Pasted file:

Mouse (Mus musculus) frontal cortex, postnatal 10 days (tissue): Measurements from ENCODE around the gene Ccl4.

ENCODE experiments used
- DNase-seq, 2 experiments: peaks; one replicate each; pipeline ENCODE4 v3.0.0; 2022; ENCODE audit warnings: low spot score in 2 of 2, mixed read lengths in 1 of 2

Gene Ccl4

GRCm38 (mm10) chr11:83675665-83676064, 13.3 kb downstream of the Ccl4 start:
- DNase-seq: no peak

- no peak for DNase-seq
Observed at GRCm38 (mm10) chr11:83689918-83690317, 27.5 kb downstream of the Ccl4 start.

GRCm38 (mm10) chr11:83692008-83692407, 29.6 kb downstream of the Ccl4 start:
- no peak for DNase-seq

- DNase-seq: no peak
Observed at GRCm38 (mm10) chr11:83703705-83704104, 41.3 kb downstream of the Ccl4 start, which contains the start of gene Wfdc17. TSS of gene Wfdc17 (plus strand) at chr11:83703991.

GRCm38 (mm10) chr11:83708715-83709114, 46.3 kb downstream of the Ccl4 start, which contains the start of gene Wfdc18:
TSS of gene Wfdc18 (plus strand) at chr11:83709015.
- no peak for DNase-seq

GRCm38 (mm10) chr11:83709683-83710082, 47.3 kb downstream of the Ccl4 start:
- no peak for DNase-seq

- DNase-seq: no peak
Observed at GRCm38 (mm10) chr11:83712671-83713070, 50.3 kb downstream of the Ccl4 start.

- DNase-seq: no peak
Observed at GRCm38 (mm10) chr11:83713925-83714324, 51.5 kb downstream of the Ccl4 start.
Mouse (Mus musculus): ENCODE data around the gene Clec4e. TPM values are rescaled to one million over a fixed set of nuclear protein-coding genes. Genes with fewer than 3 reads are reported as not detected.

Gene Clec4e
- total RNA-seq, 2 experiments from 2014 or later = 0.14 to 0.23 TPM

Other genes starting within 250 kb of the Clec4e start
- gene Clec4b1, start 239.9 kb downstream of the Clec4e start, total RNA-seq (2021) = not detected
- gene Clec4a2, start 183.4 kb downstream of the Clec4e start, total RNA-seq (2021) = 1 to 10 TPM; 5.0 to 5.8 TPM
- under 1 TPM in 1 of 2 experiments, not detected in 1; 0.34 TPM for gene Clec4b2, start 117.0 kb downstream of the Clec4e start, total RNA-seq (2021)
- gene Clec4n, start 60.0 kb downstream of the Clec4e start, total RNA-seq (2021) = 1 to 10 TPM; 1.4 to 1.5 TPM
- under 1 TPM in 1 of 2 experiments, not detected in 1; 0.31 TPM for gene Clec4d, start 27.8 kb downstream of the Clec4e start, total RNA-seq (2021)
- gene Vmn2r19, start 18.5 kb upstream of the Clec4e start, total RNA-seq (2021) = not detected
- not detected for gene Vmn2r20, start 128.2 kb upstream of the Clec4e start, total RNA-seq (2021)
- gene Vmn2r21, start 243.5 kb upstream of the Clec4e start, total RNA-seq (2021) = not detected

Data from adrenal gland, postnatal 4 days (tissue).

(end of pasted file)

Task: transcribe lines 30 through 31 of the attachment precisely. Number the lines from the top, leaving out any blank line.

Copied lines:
- under 1 TPM in 1 of 2 experiments, not detected in 1; 0.31 TPM for gene Clec4d, start 27.8 kb downstream of the Clec4e start, total RNA-seq (2021)
- gene Vmn2r19, start 18.5 kb upstream of the Clec4e start, total RNA-seq (2021) = not detected